|August 24, 2012 / 6 Elul, 5772
Isaiah 51:12 - 52:12
Sometimes the haftarah is linked to the Torah portion by theme. For example, Parshat Hayye Sarah narrates the concern for succession when Abraham is in his dotage and the haftarah narrates David’s identical concern. Sometimes the haftarah connects with the Torah portion by virtue of an expression. For instance, the haftarah for Parshat Noah consists of a part of Isaiah’s vision of a restored Zion that includes an oblique reference to the "waters of Noah" (Isaiah 54:9). This week’s haftarah, the fourth of the seven haftarot of consolation, is linked to the Torah portion by means of a grammatical construct.
Biblical Hebrew knows several ways of emphasis. Repetition of words is one of them. That Abraham’s descendants will be exceedingly numerous (Genesis 17:2) is emphasized by the repetition of the word "me’od" (very). Similarly, the enormous size of the army described by the prophet Ezekiel(37:10) is signified both with the word "great" (gadol) as well as with the repetition of the word "very." The same pattern enters Modern Hebrew with the idiom for "slowly" being the repetition of the word "l’at."
To emphasize the importance of justice as a principle that ought to infuse Israelite society, the word "justice" (tzedek) is repeated as the goal that ought to be vigorously pursued (Deuteronomy 16:20). While many interpreters have suggested other meanings for the repetition (pursue justice justly or pursue only justice being but two examples) the doubling for emphasis cannot be ignored or dismissed. In his Torah commentary, Rabbi Dr. J. H. Hertz (p. 820) takes the call to justice to be "the keynote of the human legislation of the Torah." This brings us to the haftarah.
It is no accident that the opening words of the haftarah are repeated: anokhi anokhi, "I, even I." The doubling serves two purposes. First, in the prophetic text it emphasizes that God and only God is the source and guarantor of our comfort. It is God alone who has the power and the interest to intervene in human history on behalf of His people. Second, it immediately calls to mind the central theme of the Torah portion as intimated by the doubling of the word "tzedek." It is this second purpose that serves to connect the Torah portion with the haftarah. By hearing the words "anokhi anokhi" the listener is immediately signaled to recall "tzedek tzedek." So as much as the haftarah brings a message of consolation, it simultaneously reinforces the vital call to justice.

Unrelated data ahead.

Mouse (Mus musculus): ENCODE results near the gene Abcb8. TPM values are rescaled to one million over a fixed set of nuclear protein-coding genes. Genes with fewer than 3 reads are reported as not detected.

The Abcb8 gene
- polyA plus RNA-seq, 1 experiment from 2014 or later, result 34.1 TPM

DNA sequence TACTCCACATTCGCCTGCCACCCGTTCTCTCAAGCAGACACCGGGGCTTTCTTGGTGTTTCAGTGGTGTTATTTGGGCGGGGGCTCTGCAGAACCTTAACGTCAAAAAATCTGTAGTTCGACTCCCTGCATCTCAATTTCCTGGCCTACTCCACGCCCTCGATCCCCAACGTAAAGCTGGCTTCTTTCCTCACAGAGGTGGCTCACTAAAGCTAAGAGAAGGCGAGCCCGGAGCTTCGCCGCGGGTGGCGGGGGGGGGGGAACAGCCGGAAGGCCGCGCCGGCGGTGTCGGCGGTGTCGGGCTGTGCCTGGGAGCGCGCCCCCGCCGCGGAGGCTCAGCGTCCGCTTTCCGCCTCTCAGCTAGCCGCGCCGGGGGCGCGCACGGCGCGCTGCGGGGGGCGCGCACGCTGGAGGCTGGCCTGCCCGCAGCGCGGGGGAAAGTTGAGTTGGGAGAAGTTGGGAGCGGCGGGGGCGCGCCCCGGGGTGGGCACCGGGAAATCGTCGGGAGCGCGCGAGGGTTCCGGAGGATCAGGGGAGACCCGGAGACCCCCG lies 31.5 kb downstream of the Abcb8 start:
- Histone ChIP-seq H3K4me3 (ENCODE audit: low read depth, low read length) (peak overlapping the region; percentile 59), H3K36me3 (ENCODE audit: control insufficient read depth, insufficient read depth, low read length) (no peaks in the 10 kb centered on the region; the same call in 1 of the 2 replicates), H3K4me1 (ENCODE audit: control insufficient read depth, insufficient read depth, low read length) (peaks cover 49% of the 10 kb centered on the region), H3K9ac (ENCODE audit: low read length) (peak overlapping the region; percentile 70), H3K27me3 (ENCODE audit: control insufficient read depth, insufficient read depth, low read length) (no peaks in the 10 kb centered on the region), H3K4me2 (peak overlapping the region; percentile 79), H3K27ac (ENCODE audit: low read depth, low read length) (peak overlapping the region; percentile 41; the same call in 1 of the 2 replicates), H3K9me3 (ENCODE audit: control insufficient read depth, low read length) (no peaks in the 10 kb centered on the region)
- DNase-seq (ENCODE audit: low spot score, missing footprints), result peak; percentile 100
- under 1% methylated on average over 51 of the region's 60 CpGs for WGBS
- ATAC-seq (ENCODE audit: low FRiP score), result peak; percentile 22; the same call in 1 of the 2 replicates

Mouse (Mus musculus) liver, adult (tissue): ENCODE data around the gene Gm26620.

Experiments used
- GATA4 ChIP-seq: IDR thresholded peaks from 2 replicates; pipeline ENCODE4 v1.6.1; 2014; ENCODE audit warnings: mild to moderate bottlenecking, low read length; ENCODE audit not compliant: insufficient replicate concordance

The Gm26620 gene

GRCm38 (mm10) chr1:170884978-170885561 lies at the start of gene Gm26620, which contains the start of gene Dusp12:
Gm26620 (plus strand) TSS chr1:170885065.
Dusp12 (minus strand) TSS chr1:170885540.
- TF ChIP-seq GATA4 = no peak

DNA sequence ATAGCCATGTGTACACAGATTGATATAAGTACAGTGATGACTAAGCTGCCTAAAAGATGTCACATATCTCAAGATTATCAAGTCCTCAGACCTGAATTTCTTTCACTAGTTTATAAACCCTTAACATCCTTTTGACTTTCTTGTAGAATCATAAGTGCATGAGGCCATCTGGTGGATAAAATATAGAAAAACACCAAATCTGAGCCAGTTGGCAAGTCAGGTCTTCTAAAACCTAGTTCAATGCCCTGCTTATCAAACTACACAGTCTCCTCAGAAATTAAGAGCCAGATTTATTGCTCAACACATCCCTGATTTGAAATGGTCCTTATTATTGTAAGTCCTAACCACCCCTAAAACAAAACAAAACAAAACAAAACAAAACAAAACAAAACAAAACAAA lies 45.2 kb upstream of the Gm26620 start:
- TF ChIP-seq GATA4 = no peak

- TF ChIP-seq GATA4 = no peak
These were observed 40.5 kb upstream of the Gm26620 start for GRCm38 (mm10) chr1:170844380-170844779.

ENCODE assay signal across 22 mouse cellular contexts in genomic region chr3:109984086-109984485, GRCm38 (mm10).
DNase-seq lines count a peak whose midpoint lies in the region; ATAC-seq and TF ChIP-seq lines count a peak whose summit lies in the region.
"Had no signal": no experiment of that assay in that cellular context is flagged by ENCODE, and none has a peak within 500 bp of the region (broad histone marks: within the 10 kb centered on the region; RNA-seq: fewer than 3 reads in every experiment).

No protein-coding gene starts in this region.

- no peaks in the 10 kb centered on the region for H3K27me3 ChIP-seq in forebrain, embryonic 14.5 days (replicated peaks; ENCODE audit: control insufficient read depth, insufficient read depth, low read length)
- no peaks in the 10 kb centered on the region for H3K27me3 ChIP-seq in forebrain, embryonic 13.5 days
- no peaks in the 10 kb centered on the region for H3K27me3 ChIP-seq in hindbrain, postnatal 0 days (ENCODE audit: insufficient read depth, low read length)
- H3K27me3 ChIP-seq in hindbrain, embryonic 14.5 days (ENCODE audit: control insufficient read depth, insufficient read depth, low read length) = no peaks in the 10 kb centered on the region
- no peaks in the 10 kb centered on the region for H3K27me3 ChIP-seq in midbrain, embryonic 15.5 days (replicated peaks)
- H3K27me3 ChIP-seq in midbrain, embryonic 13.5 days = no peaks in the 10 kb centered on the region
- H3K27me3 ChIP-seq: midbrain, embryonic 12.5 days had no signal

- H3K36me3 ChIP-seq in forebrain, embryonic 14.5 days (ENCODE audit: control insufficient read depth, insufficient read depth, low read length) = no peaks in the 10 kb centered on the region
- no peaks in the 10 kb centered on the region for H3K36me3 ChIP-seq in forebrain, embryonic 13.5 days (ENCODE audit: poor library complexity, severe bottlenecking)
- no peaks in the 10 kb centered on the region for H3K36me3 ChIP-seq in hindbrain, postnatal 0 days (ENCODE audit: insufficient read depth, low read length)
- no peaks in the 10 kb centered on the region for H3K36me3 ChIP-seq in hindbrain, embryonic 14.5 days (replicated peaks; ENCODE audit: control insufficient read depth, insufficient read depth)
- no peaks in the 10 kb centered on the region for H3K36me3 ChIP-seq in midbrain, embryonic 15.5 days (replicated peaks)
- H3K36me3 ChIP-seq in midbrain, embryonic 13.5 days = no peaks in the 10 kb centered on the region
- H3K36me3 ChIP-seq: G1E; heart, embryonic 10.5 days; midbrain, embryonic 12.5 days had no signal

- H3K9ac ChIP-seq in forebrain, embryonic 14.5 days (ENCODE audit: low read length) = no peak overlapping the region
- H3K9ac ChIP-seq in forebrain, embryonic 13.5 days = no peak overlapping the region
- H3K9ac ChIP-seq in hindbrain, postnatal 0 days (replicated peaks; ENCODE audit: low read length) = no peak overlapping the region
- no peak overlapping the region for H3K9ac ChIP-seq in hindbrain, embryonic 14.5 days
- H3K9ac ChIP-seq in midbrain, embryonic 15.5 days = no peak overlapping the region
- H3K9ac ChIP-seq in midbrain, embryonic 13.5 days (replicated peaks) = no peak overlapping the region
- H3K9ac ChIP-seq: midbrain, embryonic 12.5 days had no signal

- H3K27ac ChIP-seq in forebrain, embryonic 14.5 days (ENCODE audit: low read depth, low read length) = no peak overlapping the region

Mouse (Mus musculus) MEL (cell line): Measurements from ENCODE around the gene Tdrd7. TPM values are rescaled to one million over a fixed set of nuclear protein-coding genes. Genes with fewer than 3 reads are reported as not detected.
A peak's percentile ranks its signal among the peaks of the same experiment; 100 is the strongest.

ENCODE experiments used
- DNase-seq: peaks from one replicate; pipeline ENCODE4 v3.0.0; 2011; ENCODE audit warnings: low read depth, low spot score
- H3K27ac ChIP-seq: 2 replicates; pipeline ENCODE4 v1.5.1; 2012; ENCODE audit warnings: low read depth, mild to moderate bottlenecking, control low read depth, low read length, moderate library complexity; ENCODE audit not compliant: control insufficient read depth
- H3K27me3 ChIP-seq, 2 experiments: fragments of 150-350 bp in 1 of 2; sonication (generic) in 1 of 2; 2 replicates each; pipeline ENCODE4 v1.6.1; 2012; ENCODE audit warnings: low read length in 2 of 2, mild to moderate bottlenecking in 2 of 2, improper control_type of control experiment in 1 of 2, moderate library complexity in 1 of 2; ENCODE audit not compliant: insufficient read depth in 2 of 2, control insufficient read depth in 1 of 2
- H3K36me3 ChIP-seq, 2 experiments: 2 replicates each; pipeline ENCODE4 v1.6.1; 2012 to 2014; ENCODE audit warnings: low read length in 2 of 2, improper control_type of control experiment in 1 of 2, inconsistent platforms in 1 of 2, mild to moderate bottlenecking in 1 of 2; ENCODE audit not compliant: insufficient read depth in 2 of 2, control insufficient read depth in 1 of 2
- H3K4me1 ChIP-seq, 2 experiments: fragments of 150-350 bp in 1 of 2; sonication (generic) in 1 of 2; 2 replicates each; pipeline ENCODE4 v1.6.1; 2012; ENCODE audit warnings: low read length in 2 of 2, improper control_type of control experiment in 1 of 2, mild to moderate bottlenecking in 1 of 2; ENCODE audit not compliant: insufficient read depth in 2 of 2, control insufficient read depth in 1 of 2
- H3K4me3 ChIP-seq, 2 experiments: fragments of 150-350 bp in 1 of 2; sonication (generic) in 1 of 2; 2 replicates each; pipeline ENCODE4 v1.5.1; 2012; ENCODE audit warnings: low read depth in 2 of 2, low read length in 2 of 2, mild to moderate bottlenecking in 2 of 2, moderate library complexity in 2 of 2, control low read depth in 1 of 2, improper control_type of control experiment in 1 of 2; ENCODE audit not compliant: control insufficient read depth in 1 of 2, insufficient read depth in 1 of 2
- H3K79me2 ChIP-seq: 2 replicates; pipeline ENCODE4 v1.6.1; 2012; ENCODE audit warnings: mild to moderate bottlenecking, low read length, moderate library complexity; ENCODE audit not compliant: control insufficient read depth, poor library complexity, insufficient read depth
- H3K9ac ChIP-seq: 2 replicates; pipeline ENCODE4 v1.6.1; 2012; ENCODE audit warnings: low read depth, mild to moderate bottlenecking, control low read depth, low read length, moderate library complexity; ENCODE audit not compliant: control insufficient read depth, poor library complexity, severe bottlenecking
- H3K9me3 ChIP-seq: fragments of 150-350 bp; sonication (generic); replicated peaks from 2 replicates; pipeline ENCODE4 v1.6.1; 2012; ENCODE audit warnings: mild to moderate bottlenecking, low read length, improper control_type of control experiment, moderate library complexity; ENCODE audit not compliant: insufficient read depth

This week's Haftarah commentary was written by
Rabbi Wayne Allen, Ph.D. Rabbi Allen has served as a congregational rabbi for 35 years, taking on postings in New York City, Los Angeles, and Toronto. He is currently serving as the Provost of the Canadian Yeshiva and Rabbinical School. He is the author of Perspectives on Jewish Law and Contemporary Issues, Schechter Institute of Jewish Studies, Israel, e-mail: Books@schechter.ac.il.
Visit Rabbi Allen's website for more commentaries and information: rabbiwayneallen.ca
Rabbi Allen is an editorial board member, The Unraveller.